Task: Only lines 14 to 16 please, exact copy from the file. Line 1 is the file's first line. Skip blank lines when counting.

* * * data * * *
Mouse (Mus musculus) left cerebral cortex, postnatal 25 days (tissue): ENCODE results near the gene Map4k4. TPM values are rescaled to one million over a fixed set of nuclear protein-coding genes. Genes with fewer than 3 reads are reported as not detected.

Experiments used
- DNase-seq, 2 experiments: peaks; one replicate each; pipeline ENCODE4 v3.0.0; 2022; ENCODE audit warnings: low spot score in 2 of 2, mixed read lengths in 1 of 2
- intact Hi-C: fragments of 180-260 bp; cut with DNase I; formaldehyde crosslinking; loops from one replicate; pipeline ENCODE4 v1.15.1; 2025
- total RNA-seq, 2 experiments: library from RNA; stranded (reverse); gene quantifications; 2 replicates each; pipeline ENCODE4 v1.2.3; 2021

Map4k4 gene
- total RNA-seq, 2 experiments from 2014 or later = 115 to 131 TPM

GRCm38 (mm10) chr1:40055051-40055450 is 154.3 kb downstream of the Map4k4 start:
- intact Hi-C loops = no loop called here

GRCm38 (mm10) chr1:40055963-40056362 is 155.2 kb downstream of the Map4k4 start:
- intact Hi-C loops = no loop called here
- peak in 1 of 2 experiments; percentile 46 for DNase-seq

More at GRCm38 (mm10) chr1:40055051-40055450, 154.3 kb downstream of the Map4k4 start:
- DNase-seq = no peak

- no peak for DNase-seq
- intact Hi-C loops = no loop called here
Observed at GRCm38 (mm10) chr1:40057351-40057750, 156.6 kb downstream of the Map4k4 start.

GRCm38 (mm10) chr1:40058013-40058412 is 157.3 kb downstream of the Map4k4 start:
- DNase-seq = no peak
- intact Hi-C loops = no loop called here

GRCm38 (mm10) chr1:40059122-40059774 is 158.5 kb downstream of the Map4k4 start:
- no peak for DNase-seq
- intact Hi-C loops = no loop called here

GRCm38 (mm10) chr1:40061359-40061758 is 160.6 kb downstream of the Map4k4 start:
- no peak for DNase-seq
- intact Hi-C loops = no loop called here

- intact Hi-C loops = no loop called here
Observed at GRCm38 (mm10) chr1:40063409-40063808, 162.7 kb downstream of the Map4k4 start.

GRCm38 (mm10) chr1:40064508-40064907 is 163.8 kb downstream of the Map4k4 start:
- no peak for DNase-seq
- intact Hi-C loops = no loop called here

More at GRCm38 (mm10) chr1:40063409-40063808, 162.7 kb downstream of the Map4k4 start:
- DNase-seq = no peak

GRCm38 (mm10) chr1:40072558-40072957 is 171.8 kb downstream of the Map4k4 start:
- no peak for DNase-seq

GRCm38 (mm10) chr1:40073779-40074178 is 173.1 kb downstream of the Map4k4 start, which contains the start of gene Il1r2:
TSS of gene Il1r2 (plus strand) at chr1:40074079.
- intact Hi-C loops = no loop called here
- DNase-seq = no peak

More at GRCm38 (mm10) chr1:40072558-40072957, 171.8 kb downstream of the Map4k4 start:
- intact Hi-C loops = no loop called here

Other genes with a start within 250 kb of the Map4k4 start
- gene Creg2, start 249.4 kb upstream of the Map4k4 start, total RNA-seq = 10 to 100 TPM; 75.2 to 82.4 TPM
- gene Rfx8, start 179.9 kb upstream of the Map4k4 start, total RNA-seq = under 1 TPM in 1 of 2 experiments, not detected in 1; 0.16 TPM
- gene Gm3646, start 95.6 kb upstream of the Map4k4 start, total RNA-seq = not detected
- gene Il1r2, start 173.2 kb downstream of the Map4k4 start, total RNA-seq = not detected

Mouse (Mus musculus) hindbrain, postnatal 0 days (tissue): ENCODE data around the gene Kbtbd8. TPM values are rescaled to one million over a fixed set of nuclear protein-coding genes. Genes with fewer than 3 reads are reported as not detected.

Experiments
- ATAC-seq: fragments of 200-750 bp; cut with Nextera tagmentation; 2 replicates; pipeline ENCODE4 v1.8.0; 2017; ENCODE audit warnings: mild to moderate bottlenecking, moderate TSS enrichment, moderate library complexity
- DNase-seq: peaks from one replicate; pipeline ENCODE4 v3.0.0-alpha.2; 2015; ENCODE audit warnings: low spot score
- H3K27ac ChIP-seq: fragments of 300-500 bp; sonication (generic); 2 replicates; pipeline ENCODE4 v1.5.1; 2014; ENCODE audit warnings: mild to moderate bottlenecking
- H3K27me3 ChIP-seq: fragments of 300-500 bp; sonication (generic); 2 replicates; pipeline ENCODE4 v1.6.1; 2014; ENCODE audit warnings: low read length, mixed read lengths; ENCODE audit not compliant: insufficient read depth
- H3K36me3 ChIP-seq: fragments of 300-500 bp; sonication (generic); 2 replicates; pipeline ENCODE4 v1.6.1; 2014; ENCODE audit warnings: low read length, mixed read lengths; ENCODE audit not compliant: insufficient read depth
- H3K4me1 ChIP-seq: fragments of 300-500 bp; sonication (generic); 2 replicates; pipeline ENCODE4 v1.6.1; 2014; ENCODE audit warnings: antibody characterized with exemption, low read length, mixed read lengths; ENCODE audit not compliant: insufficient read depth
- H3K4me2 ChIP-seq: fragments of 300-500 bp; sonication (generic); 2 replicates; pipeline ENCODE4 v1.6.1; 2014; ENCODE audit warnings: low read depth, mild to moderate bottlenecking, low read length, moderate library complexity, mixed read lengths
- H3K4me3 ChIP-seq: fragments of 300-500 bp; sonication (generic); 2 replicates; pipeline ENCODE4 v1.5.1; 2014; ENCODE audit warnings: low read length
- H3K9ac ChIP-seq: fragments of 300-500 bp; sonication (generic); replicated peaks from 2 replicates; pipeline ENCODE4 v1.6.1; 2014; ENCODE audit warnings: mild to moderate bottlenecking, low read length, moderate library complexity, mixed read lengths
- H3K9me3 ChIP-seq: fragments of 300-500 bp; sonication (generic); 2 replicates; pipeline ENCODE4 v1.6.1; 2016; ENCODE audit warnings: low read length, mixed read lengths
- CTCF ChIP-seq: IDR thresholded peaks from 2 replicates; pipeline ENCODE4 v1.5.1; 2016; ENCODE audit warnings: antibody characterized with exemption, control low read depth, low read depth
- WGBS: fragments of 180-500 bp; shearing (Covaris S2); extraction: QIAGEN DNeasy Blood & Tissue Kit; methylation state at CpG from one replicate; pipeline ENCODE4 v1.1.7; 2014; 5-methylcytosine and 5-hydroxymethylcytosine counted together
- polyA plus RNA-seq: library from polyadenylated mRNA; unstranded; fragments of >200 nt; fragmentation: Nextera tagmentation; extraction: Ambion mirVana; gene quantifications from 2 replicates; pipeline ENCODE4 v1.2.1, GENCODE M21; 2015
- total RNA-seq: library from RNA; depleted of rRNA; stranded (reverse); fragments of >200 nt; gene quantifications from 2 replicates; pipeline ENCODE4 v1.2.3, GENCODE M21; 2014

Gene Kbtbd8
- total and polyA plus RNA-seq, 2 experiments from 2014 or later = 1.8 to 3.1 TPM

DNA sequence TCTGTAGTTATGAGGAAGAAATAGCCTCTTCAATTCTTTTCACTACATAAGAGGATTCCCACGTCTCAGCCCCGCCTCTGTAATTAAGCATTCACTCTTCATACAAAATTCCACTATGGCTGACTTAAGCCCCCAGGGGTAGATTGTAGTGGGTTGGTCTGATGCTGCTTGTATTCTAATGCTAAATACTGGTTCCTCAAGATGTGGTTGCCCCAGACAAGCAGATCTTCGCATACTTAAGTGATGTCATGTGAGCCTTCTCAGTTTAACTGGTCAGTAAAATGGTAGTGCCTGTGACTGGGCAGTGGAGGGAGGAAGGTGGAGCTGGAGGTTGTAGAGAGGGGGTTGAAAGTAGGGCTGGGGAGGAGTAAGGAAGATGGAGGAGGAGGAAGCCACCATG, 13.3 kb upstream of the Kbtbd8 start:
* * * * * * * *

- DNase-seq = no peak

- no peak for DNase-seq
- intact Hi-C loops = no loop called here